I wish I knew more about Greek cuisine. Syracuse has a strong, but small, Greek community but no really strong entry into the restaurant morass. Everything in town gets the label of Middle Eastern, which means carbon copy menus of pita, hummus, gyros and falafel. While I would eat at King David’s five nights a week if I could, there’s not an opportunity for classic or modern Greek food outside of a family kitchen.
Zaytinya, two blocks from our hotel in Chinatown/Penn Quarter, offers that hybrid of modern and classic Greek and Turkish cuisine. Owned by Beard award winner Jose Andres and helmed by executive chef Michael Costa, Zaytinya (the Turkish word meaning “olive oil”) is a mezze restaurant, specializing in small plates with large flavors akin to a Greek tapas restaurant. It has been on Washingtonian magazine’s Best 100 Restaurants list for four consecutive years and was ranked ninth in 2013.
The colossus of conferences in town, combined with daily traffic, have made reservations a challenge this week. I made ours about 10 days ago when I discovered Zaytinya on Eater.com’s list of essential D.C. restaurants with this description:
This Jose Andres restaurant may be even more popular than his flagship Jaleo. It’s hard to go wrong with the ever-changing menu of Mediterranean dishes. The buzzy restaurant has delicious brussels sprouts, flatbread and octopus small plates, and a number of fun festivals throughout the year.
In addition to its “it” status, Zaytinya caters to a wide audience. One of my dinner companions and co-workers, Jessie, is a vegetarian. As I was scoping places to eat, I kept this in mind. While I would relish a trip to The Palm or Sam & Harry’s, I know that I have a litmus test to apply when choosing eateries. My flow chart of decision making goes something like this:
- Would I like it? After all, it’s all about me.
- Is everyone else going to like it?
- Does the menu accommodate everyone’s needs?
If I can get a yes for all three, it’s a winner.
Four of us arrived on time for our 7 p.m. reservation, and greeted by two Spartan warriors outside by the statue. Zaytinya took the Greek Easter seriously, offering a series of specials and a festival on the patio in front of the restaurant. I bought the Greek Easter 2013 t-shirt designed for the celebration.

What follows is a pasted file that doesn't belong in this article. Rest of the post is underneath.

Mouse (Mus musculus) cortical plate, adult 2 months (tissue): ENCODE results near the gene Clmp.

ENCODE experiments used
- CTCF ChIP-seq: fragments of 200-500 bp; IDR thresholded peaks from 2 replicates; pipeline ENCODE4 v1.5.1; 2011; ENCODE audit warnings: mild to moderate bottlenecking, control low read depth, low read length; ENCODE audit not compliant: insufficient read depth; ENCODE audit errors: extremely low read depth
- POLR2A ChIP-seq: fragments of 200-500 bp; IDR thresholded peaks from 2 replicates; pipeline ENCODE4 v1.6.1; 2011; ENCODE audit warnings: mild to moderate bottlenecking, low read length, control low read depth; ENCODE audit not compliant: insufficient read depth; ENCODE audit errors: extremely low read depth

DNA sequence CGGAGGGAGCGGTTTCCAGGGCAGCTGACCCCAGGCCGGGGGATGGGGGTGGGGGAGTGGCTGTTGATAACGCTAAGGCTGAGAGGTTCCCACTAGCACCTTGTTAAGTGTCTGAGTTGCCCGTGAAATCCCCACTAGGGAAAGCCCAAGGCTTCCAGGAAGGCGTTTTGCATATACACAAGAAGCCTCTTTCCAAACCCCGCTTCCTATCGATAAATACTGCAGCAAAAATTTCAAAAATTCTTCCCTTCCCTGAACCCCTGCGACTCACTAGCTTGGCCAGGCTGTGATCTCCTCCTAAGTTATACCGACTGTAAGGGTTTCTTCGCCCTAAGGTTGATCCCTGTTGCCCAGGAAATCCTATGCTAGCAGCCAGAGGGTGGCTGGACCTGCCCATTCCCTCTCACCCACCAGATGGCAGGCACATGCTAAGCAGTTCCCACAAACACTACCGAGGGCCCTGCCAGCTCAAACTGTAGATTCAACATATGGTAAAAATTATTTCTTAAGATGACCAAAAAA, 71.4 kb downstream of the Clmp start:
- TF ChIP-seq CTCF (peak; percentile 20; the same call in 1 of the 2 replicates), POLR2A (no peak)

Detail is a big deal to me. Yes, it’s important in the kitchen, but when a restaurant applies that level of detail to its branding, you know there is a special experience. Each of the menus carry a similarly branded cover: a quote from Chef Andres cast in a rich Greek blue, celebrating the experience of a meal. And that is key. He treats each flavor as an experience, each ingredient with dignity and every step of the meal is delivered in a deliberately complex manner.
The aesthetic of the restaurant is more museum than eatery. Clean white lines and massive windows create the scene, while a lamb on a spit in the kitchen entryway and individuals walking around with baskets of oven fresh pita remind you of why you walked in the door.
Our waiter, Dave, was above and beyond the usual server. He lent perspective to each plate, walking through his favorites, the best sellers, and those which are not well received. He was genuine every step of the way, excited when we liked the house made tzatziki — fresh strained yogurt with dill and diced cucumber prepared to order, not unlike a restaurant might make fresh guacamole — and disappointed when we passed on dessert.
The menu makeup is almost half and half vegetarian and meat/seafood plates. We each ordered two, knowing that Jessie was a vegetarian and that Eileen does not care for seafood. I chose the Octopus Santorini, which featured cubed octopus meat that was grilled and served with onions, mased yellow peas and capers. The other times I have eaten octopus, I have been met with chewy, tough meat. This was fall apart tender without being dry. The pea mash had an acidic profile, which kept it from being too paste like. My garides de anitho featured shrimp sauteed in dill, shallots, mustad and lemon. The sauce had a buttery flavor and texture without actually featuring butter. The dill was pronounced without being overwhelming. It could quite possibly be the best shrimp presentation I’ve ever eaten.
I tried both of Jessie’s plates — asparagus salata and mushroom couscous. The former had chopped asparagus atop a mound of tzatziki constructed with white asparagus, dill, pistachios and lemon. The flavor of the tzatziki was unlike anything I’ve ever had before. Everything about the texture said cucumber, but the asparagus flavor came out of nowhere. I liked it more than Jessie did. She raved about the couscous, made with English peas, garlic and grain pearls so large that they looked like farro.
The only dish of Cathy’s pair I tried was the bantijan bil laban, or crispy eggplant fritters stuffed with garlic-yogurt. They were quite good. She and Eileen were both complimentary of their meat dishes including hangar steak over a taboulleh that substituted finely chopped green beans for parsley, and traditional kibbeh fritters made with bulger wheat and beef.
The two small plates per person option rendered everyone full but not stuffed, which is a nice place to be for our walk back to the hotel.
Zaytinya is brilliant and unassuming. It is spectacular but not in your face. And it’s food is rich and flavorful without overwhelming. Without realizing it immediately, I had one of the finest dining experiences in the past few years.
Zaytinya is located at 701 9th St. NW in Washington, D.C.’s Penn Quarter. The restaurant takes reservations by phone and online. Dinner for four with no alcohol or dessert was $100 before tip.